Robert Horton is a Scarecrow board member and a longtime film critic. He will be contributing a series of “critic’s notes” to the Scarecrow blog—a chance to highlight worthy films playing locally and connecting them to the riches of Scarecrow’s collection.
As we head into Oscar weekend, I thought I would pull out an interview I did with Florian Henckel von Donnersmarck, who came to Seattle to promote The Lives of Others in February 2007. The film would go on to upset odds-on favorite Pan’s Labyrinth for the Best Foreign Language Film Oscar—not a complete shocker, actually, as The Lives of Others is much more a traditional Oscar winner than Guillermo del Toro’s film.
The German director is nominated again in the Foreign Language category for Never Look Away, a very long (I mean 188 minutes’ worth) account of a young man growing out of the Nazi era and trying to be an artist in East Germany (and then, perhaps almost as challengingly, West Germany). The film opens March 8 in Seattle. It is, I am sorry to report, not good.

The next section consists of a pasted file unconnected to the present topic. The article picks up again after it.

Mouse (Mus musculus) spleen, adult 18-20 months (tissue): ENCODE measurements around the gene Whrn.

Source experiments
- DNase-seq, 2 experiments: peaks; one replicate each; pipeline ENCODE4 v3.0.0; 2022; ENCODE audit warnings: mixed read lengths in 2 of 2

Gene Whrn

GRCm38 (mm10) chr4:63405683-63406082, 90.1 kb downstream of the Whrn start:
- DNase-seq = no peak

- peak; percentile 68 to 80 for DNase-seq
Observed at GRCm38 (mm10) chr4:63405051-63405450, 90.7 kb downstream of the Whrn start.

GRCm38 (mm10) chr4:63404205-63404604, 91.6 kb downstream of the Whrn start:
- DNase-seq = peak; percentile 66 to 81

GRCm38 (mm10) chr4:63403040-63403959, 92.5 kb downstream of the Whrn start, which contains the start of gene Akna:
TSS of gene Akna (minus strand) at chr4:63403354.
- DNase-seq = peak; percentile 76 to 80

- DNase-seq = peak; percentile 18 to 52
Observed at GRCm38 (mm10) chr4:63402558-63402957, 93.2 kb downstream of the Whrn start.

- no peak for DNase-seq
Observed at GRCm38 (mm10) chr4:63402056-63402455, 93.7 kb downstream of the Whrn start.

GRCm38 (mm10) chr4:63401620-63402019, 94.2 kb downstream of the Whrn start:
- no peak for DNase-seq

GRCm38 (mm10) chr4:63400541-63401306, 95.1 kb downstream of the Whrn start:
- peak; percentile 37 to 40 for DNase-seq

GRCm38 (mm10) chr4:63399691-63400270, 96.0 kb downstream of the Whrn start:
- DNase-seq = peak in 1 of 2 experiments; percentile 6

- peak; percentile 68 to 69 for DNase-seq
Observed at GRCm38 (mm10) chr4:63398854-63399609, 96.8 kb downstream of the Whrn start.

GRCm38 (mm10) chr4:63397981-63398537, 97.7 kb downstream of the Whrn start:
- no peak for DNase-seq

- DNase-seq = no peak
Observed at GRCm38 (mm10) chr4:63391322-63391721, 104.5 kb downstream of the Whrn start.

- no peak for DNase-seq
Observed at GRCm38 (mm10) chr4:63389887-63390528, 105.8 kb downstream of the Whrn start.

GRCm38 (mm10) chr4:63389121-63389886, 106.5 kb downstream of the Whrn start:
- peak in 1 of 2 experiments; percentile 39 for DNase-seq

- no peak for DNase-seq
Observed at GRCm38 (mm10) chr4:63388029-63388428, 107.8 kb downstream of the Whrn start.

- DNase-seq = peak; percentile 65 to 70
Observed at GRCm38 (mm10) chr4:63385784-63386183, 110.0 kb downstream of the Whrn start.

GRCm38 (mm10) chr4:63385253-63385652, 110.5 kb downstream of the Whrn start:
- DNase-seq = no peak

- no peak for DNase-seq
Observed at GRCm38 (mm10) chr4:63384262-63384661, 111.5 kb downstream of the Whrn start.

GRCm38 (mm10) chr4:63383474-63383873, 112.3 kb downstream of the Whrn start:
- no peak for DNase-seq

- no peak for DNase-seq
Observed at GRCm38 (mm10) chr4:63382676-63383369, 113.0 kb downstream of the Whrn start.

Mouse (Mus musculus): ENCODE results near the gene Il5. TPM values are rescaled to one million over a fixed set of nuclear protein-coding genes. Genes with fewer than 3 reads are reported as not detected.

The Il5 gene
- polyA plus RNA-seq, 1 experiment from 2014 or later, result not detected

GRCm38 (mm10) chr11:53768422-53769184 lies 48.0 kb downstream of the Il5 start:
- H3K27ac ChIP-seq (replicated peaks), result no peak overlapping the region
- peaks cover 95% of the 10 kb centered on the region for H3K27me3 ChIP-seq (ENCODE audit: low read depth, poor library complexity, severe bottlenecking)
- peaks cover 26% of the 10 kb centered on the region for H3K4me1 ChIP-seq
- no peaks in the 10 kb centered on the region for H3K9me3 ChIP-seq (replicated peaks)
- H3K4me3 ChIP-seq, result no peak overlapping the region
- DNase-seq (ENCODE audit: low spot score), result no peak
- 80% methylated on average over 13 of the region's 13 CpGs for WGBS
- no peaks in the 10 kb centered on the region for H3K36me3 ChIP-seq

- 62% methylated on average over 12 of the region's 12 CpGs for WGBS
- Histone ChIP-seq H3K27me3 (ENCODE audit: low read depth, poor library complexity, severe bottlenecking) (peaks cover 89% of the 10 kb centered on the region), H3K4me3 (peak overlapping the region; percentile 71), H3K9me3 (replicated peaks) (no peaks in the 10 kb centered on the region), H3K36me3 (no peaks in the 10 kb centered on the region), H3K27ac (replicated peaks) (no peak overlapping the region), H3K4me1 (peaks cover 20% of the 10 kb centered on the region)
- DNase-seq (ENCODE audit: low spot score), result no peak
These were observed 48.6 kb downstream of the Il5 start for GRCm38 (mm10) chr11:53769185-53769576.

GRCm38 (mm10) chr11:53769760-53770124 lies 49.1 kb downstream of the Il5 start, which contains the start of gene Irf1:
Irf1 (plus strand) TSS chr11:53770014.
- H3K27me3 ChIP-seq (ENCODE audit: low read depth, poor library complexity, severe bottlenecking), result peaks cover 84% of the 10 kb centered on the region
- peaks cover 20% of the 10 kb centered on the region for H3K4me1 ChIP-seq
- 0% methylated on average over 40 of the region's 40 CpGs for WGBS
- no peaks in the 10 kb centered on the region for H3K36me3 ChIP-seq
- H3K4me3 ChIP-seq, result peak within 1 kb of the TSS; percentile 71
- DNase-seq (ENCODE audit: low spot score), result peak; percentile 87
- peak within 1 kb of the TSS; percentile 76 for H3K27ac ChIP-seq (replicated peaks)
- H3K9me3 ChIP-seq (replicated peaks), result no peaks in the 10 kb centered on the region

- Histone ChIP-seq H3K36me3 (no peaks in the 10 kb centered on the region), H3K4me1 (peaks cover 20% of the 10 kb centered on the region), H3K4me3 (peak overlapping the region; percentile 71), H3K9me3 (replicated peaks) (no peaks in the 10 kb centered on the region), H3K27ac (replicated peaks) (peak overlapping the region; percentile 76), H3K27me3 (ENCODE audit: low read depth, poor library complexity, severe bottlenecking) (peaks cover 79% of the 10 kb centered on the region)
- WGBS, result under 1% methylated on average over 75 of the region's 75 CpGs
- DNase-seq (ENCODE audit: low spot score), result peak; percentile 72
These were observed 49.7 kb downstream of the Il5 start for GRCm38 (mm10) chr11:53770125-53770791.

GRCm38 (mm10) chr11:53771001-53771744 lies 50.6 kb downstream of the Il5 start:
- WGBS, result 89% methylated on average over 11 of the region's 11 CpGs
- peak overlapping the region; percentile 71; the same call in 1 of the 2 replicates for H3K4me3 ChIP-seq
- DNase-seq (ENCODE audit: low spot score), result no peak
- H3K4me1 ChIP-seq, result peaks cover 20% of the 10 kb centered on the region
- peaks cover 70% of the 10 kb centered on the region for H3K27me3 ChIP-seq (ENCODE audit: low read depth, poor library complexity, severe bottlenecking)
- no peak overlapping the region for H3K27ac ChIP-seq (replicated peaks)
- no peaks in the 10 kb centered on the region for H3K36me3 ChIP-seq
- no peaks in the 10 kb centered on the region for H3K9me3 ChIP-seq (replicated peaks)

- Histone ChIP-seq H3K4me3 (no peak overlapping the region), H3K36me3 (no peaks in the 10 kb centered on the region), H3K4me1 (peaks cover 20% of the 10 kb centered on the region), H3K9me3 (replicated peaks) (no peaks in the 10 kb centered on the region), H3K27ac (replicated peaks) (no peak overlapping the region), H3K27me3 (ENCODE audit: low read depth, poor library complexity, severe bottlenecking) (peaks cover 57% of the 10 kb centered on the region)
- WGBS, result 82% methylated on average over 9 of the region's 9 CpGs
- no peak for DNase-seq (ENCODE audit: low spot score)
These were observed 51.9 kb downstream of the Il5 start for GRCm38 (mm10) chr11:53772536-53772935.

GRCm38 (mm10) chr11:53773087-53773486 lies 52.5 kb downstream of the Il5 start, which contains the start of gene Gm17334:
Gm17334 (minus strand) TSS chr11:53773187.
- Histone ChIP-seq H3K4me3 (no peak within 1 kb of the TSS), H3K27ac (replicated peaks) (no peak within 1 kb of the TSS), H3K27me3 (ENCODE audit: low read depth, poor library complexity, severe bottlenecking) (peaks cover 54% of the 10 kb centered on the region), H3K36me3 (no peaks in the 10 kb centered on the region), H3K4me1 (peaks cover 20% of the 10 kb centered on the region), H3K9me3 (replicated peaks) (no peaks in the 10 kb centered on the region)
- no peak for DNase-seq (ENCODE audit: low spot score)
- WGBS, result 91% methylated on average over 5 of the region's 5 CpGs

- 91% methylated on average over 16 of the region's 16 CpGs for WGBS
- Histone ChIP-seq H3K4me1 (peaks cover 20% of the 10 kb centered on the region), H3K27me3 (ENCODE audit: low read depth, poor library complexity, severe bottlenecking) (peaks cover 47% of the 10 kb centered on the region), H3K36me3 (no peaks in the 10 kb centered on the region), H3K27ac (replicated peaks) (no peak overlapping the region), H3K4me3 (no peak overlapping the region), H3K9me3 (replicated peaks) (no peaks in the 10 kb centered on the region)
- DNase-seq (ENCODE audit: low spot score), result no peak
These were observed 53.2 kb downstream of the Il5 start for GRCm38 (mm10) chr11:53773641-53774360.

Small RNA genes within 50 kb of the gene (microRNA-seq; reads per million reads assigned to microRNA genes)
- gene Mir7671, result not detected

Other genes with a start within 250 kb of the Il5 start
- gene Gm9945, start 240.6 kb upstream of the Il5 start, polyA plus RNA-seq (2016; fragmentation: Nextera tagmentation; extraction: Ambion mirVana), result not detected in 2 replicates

So, to happier times: A talk about The Lives of Others, a film born of von Donnersmarck’s irritation with the ostalgia craze, Germany’s fond flashback to the GDR. The piece originally ran in the Daily Herald.
Friday, February 22
5030 Roosevelt Way NE
Seattle, WA 98105
Prep for the Oscars with film historian Lance Rhoades who’ll share highlights and controversies from previous ceremonies, discuss the current nominees and issues, and offer his own predictions.
Attendance is free, although RSVP is encouraged. Do that RIGHT HERE.